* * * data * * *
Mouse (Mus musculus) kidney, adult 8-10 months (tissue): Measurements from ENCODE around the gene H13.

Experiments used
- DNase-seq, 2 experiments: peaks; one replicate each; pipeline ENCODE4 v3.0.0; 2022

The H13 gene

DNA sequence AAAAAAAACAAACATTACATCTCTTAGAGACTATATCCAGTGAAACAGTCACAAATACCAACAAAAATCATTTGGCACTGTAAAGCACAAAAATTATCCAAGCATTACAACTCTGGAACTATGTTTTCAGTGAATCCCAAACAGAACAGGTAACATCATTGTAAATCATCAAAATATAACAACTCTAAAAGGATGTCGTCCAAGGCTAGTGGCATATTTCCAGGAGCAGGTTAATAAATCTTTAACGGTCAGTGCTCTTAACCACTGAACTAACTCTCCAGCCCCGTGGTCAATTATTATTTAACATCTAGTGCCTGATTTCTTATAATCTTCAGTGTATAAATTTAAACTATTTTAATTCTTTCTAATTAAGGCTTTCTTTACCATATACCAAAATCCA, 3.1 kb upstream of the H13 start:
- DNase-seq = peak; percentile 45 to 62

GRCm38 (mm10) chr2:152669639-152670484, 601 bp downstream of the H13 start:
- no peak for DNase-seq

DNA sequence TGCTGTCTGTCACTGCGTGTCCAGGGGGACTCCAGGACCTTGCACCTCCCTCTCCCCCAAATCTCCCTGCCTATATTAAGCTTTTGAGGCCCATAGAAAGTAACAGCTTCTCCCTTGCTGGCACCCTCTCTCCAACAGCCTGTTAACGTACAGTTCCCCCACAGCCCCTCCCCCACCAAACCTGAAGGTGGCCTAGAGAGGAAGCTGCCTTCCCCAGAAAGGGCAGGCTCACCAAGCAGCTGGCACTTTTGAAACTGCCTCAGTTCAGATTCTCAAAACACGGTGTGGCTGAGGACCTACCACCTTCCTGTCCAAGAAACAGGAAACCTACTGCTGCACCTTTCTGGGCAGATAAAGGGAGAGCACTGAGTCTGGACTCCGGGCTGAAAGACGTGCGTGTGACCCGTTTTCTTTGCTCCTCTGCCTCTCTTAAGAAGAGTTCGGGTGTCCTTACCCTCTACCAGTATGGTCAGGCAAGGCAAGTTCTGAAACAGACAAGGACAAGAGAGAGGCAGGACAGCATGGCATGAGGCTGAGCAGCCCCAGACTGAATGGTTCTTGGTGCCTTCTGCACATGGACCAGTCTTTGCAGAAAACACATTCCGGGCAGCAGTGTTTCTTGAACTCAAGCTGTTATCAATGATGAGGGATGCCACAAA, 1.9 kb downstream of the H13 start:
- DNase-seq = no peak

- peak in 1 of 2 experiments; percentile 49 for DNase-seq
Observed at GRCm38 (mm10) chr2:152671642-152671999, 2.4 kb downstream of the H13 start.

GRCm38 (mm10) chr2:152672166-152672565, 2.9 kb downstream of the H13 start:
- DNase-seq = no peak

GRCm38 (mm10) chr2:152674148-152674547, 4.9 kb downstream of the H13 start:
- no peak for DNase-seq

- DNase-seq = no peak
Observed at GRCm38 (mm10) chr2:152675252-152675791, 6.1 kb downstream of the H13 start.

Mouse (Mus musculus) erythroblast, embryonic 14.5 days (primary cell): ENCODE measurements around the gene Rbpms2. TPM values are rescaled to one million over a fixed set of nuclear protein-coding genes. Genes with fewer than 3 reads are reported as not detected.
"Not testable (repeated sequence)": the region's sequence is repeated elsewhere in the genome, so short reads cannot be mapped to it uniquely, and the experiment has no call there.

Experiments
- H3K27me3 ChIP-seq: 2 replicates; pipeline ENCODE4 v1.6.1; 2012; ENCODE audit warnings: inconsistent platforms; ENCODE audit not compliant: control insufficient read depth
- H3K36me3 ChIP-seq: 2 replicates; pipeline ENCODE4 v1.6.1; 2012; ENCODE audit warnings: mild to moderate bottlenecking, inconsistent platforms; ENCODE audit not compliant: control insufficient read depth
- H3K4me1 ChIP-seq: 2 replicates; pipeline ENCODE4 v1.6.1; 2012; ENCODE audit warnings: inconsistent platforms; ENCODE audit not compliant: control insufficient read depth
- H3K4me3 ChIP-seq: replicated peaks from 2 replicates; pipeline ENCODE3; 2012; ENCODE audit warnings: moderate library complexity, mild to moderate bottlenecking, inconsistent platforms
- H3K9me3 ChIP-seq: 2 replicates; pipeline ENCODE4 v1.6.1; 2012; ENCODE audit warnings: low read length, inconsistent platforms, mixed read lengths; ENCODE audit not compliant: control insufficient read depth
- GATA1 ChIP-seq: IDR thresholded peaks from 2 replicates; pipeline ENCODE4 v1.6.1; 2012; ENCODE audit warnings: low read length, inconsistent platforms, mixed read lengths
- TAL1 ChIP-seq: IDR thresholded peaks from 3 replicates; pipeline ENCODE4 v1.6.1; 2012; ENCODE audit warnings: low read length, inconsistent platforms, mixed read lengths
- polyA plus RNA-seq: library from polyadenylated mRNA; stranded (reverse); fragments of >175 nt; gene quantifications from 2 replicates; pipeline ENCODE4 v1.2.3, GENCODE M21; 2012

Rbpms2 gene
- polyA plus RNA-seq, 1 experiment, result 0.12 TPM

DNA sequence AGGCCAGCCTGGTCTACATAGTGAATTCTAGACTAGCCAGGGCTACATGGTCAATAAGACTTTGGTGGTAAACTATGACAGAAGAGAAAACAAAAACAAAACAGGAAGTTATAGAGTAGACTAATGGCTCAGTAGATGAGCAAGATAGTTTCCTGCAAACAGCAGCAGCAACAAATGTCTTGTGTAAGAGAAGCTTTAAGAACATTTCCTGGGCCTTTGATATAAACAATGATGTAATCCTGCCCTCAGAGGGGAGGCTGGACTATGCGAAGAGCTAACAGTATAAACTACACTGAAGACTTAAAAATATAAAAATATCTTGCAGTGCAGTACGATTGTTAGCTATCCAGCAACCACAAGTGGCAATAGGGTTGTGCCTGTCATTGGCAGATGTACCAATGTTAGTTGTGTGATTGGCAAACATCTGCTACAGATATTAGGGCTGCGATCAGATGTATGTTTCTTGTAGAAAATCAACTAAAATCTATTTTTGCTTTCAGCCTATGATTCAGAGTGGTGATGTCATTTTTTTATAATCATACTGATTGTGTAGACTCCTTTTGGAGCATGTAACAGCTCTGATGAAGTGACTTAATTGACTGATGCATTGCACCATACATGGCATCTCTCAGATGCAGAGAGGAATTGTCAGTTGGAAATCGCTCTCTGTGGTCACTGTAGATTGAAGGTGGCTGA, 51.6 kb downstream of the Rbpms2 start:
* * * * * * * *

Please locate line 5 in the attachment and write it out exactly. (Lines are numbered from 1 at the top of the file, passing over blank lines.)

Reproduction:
DNA sequence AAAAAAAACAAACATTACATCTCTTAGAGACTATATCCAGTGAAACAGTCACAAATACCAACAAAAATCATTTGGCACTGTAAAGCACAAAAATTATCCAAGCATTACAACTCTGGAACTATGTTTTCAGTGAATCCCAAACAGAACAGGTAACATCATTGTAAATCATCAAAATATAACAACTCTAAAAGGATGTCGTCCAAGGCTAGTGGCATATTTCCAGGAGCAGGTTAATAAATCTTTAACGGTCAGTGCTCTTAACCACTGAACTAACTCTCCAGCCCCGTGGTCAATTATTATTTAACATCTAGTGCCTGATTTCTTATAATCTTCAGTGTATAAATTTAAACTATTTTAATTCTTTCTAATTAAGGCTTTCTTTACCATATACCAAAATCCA, 3.1 kb upstream of the H13 start: